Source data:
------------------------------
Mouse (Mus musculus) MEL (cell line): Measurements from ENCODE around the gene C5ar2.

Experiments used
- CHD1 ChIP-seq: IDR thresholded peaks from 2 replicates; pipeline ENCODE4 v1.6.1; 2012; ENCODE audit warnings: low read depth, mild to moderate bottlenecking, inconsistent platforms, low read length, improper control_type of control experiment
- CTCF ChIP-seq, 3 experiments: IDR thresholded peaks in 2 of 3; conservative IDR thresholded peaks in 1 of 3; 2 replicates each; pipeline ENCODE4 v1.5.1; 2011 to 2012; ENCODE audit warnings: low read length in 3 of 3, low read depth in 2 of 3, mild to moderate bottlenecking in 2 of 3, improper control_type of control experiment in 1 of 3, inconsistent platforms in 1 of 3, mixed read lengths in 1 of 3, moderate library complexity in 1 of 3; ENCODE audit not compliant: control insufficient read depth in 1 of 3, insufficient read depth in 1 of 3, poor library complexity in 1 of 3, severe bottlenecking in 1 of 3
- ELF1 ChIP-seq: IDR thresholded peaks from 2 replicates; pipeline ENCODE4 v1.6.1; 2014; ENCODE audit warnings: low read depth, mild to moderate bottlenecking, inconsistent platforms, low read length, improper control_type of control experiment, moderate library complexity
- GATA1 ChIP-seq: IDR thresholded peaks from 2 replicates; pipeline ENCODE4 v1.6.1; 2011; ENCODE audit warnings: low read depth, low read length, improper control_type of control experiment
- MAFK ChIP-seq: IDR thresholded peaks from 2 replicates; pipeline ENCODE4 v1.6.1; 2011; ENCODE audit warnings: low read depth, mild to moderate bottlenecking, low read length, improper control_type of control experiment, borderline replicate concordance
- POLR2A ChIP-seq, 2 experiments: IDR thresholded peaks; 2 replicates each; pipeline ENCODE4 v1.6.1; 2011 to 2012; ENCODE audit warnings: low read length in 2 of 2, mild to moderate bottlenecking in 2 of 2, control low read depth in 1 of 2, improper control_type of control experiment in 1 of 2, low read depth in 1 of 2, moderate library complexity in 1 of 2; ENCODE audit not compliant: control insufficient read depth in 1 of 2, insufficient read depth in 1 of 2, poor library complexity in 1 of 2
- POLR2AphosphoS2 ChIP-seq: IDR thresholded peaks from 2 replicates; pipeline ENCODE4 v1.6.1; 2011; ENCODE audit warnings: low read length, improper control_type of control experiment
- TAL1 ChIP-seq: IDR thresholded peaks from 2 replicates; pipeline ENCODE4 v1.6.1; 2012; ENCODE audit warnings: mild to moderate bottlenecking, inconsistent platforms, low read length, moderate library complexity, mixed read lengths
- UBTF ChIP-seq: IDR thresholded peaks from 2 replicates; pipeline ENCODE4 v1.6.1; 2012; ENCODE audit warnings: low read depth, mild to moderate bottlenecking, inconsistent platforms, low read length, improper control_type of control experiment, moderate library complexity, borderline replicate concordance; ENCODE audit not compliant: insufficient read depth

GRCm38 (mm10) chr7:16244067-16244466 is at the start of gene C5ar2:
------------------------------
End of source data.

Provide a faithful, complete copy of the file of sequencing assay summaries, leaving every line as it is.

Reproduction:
Mouse (Mus musculus) MEL (cell line): Measurements from ENCODE around the gene C5ar2.

Experiments used
- CHD1 ChIP-seq: IDR thresholded peaks from 2 replicates; pipeline ENCODE4 v1.6.1; 2012; ENCODE audit warnings: low read depth, mild to moderate bottlenecking, inconsistent platforms, low read length, improper control_type of control experiment
- CTCF ChIP-seq, 3 experiments: IDR thresholded peaks in 2 of 3; conservative IDR thresholded peaks in 1 of 3; 2 replicates each; pipeline ENCODE4 v1.5.1; 2011 to 2012; ENCODE audit warnings: low read length in 3 of 3, low read depth in 2 of 3, mild to moderate bottlenecking in 2 of 3, improper control_type of control experiment in 1 of 3, inconsistent platforms in 1 of 3, mixed read lengths in 1 of 3, moderate library complexity in 1 of 3; ENCODE audit not compliant: control insufficient read depth in 1 of 3, insufficient read depth in 1 of 3, poor library complexity in 1 of 3, severe bottlenecking in 1 of 3
- ELF1 ChIP-seq: IDR thresholded peaks from 2 replicates; pipeline ENCODE4 v1.6.1; 2014; ENCODE audit warnings: low read depth, mild to moderate bottlenecking, inconsistent platforms, low read length, improper control_type of control experiment, moderate library complexity
- GATA1 ChIP-seq: IDR thresholded peaks from 2 replicates; pipeline ENCODE4 v1.6.1; 2011; ENCODE audit warnings: low read depth, low read length, improper control_type of control experiment
- MAFK ChIP-seq: IDR thresholded peaks from 2 replicates; pipeline ENCODE4 v1.6.1; 2011; ENCODE audit warnings: low read depth, mild to moderate bottlenecking, low read length, improper control_type of control experiment, borderline replicate concordance
- POLR2A ChIP-seq, 2 experiments: IDR thresholded peaks; 2 replicates each; pipeline ENCODE4 v1.6.1; 2011 to 2012; ENCODE audit warnings: low read length in 2 of 2, mild to moderate bottlenecking in 2 of 2, control low read depth in 1 of 2, improper control_type of control experiment in 1 of 2, low read depth in 1 of 2, moderate library complexity in 1 of 2; ENCODE audit not compliant: control insufficient read depth in 1 of 2, insufficient read depth in 1 of 2, poor library complexity in 1 of 2
- POLR2AphosphoS2 ChIP-seq: IDR thresholded peaks from 2 replicates; pipeline ENCODE4 v1.6.1; 2011; ENCODE audit warnings: low read length, improper control_type of control experiment
- TAL1 ChIP-seq: IDR thresholded peaks from 2 replicates; pipeline ENCODE4 v1.6.1; 2012; ENCODE audit warnings: mild to moderate bottlenecking, inconsistent platforms, low read length, moderate library complexity, mixed read lengths
- UBTF ChIP-seq: IDR thresholded peaks from 2 replicates; pipeline ENCODE4 v1.6.1; 2012; ENCODE audit warnings: low read depth, mild to moderate bottlenecking, inconsistent platforms, low read length, improper control_type of control experiment, moderate library complexity, borderline replicate concordance; ENCODE audit not compliant: insufficient read depth

GRCm38 (mm10) chr7:16244067-16244466 is at the start of gene C5ar2: